Also, agents like myself, farm their local market vigorously (or at least they should). I currently have a list of 53 sellers that would be interested in selling but just don't want to list yet. I would advise farming yourself and then have your agents farm as well. Make sure to communicate with them regularly so they know you're still on board and you aren't wasting their time.

Hope this helps!

You will have to work for it.  The chances of selecting one agent and having a successful investment deal pipeline are slim to none.  The best investor agents have established clients and working your way into that pecking order can be tough.  Working with an agent who is not familiar with rentals can take time as well...not all agents will be able or willing to do it.  Finding financial investments is far different than finding a good school district or an open floor plan.  You have taken a great first step...there are many steps that will follow.

Originally posted by @Ryan Beasley :

William, I would not look at it as being handed to you without working to find it. I've learned in business to not make anything harder than it actually is. Having agents send you deals is a great way to leverage your own system.

However, I would not trust anyone's judgement. Whenever they send the deal just analyze it for yourself and make a decision. As an investor, you always want to have good deal flow because only a small % of what you come across will be worth it. That is why partnering with local agents/brokers can be a great way of getting that flow going, not to mention you may find partnership opportunities.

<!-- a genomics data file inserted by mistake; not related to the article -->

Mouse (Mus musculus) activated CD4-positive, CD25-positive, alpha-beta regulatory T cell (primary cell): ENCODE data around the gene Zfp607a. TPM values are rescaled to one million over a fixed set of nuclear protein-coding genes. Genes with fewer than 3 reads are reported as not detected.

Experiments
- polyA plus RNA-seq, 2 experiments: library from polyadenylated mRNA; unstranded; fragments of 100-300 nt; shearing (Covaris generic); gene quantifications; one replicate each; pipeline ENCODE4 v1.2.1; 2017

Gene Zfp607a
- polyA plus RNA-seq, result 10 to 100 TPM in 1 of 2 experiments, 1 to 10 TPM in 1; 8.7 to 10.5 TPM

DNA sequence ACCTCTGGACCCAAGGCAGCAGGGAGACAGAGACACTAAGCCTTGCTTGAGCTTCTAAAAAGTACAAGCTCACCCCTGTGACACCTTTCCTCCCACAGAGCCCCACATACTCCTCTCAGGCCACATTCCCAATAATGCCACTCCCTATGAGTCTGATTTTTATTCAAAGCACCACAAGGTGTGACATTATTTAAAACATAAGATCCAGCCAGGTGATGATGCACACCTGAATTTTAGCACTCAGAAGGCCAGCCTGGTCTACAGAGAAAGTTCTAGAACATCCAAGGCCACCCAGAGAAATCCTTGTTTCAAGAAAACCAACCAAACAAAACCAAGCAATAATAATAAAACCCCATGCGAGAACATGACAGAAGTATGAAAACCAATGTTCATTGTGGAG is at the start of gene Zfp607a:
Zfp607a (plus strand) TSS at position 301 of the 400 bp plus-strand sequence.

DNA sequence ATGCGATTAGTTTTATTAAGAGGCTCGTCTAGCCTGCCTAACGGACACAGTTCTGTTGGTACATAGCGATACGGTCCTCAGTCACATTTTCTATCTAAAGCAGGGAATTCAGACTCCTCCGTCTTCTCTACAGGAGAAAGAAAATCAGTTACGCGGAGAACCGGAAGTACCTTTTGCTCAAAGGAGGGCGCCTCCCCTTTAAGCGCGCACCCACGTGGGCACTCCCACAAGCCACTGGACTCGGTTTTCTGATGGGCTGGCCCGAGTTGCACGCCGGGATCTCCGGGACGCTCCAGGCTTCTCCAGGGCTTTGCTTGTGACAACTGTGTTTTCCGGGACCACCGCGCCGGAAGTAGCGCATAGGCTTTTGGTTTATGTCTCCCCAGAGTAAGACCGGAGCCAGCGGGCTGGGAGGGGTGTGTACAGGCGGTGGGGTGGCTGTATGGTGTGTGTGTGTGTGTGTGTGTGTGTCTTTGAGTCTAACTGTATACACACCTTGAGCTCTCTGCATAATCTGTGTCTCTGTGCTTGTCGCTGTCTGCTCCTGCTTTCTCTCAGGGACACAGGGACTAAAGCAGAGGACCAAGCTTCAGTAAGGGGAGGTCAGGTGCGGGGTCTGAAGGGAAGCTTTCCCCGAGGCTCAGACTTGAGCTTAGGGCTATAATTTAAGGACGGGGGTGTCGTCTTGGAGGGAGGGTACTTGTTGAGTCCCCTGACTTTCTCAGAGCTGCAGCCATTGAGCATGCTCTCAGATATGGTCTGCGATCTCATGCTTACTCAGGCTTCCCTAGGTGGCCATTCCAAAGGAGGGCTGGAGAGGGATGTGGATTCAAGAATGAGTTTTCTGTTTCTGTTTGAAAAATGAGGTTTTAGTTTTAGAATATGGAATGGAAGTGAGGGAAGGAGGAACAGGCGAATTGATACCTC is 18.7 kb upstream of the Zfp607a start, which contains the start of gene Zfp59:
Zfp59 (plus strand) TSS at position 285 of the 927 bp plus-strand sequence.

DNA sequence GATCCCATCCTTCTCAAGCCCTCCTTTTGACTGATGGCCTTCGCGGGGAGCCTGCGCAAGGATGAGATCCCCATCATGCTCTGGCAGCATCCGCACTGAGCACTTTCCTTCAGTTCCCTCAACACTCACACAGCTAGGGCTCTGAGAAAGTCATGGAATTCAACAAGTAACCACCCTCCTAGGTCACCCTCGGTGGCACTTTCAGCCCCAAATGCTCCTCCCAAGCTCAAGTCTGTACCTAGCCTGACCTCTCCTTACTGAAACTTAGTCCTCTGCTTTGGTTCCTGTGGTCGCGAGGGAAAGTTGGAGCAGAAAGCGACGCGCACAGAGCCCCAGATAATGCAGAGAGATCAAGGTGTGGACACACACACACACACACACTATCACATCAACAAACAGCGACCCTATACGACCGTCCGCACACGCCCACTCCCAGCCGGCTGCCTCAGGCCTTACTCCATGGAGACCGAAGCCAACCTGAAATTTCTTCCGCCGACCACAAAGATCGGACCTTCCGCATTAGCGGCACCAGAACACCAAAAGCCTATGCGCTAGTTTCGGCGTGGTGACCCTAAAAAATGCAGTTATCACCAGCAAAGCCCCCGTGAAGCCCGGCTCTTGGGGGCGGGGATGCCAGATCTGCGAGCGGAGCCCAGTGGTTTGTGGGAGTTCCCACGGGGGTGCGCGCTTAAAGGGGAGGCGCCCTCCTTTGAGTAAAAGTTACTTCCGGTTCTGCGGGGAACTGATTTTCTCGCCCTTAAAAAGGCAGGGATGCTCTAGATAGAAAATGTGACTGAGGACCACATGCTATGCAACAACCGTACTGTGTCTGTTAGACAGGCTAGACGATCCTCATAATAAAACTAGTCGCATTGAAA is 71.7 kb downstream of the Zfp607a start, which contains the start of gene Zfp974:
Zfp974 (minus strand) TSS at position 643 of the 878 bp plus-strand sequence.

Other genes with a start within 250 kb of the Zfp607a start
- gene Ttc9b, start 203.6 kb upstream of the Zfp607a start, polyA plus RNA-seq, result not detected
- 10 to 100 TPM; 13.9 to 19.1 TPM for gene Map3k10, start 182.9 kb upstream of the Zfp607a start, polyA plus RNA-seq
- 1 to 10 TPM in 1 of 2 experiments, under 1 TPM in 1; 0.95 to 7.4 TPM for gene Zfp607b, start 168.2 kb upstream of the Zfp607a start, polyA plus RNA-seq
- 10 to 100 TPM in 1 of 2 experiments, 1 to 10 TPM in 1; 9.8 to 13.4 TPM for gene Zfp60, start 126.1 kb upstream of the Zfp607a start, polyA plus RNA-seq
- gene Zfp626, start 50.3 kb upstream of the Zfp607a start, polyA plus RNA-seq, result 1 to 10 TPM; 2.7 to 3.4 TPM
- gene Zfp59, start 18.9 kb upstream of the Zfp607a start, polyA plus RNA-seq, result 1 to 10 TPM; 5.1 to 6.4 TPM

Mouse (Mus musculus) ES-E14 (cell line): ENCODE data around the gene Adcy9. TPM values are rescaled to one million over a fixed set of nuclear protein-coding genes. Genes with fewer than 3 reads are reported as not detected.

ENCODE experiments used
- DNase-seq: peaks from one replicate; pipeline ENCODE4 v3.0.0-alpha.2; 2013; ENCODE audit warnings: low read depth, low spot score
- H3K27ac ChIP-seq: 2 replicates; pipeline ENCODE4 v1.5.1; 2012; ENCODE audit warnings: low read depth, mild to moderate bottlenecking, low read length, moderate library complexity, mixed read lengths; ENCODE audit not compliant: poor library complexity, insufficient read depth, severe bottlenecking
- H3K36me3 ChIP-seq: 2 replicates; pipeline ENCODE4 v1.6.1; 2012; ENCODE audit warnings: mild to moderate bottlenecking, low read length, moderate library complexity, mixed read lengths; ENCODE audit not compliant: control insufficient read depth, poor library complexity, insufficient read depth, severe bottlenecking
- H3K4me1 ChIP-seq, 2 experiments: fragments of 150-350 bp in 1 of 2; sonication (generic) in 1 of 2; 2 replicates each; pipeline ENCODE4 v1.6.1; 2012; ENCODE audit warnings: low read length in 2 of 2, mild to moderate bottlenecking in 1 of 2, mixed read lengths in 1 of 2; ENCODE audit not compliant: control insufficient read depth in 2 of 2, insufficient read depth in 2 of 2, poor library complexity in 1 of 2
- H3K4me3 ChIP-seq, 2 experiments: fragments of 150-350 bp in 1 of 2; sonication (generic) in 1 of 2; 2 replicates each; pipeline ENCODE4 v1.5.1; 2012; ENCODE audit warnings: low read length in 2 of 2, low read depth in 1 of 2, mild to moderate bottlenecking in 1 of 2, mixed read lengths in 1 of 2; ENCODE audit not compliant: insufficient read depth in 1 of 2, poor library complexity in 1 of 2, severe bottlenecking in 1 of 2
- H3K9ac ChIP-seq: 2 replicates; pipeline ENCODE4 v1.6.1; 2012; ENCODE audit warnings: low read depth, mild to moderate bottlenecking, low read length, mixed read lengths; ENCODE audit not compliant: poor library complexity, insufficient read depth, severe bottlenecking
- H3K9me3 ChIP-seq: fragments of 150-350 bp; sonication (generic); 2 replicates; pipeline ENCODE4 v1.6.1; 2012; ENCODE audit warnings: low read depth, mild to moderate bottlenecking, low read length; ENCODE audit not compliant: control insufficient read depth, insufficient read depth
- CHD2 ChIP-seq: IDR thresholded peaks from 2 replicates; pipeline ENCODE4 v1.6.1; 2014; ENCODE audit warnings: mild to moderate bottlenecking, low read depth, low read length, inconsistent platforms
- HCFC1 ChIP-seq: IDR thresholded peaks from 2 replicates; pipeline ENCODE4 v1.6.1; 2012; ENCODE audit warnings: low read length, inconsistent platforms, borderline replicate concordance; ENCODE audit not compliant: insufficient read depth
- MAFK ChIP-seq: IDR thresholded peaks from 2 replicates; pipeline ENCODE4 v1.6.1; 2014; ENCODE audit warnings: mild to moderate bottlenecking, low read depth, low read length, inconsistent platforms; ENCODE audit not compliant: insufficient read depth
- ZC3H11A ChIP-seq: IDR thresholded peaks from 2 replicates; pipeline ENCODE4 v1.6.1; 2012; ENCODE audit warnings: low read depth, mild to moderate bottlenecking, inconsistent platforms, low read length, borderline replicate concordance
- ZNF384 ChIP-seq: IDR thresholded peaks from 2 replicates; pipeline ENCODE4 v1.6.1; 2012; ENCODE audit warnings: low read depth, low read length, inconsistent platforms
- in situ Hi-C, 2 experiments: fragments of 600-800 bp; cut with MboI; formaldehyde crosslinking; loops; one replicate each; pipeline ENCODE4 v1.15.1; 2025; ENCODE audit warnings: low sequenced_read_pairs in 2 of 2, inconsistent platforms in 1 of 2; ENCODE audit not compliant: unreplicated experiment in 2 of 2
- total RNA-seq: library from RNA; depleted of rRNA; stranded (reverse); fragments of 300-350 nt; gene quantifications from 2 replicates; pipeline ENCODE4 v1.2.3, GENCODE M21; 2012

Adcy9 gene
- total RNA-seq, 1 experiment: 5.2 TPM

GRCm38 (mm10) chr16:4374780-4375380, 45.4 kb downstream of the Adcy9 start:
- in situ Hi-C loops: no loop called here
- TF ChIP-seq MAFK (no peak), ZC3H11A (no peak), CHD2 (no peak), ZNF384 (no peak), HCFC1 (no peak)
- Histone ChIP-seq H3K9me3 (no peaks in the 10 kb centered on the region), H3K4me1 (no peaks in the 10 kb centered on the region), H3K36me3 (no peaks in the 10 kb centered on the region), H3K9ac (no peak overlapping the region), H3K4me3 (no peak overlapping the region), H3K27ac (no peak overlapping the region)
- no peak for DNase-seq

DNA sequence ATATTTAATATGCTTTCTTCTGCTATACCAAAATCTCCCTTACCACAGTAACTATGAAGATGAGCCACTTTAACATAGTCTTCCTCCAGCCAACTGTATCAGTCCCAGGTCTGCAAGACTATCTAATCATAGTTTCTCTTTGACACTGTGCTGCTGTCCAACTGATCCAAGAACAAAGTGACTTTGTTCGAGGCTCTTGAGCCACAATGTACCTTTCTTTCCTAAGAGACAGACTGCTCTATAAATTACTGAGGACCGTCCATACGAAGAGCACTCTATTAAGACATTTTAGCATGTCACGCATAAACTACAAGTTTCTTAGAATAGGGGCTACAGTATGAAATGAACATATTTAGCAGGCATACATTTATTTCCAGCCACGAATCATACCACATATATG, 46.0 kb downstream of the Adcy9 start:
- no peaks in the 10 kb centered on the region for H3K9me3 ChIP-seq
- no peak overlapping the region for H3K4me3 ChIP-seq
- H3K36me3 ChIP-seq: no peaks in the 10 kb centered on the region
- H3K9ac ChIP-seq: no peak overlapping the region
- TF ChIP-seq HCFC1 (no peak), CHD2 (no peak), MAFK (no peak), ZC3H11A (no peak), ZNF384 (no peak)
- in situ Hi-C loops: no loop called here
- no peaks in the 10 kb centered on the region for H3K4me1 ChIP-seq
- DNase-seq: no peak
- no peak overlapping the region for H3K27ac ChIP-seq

Also, agents like myself, farm their local market vigorously (or at least they should). I currently have a list of 53 sellers that would be interested in selling but just don't want to list yet. I would advise farming yourself and then have your agents farm as well. Make sure to communicate with them regularly so they know you're still on board and you aren't wasting their time.

Hope this helps!

 Yes, that helps. Contacting the agent was the first step in growing my network. And I'll make sure I keep in contact with them. Thanks

Maybe in a buyer's market

Yes .  There are a ton of very good investor friendly agents.

Of course you can. Keep in mind that not all RA are REI friendly. Find the RA that will work with you and understand the difference between what a homeowner wants and a REI wants.

Your first clue is if the RA wants you, as a REI, to sign an exclusive agreement with them. If they want that, you don't want them...walk away.

Originally posted by @Joe Villeneuve :

Of course you can. Keep in mind that not all RA are REI friendly. Find the RA that will work with you and understand the difference between what a homeowner wants and a REI wants.

Your first clue is if the RA wants you, as a REI, to sign an exclusive agreement with them. If they want that, you don't want them...walk away.

 I've made it clear that i'm looking for an investment, not a home for myself. Im going to stay in touch with her to let her know im serious. If after that she thows terms of exclusivity at me, ill walk. Thanks for the advice.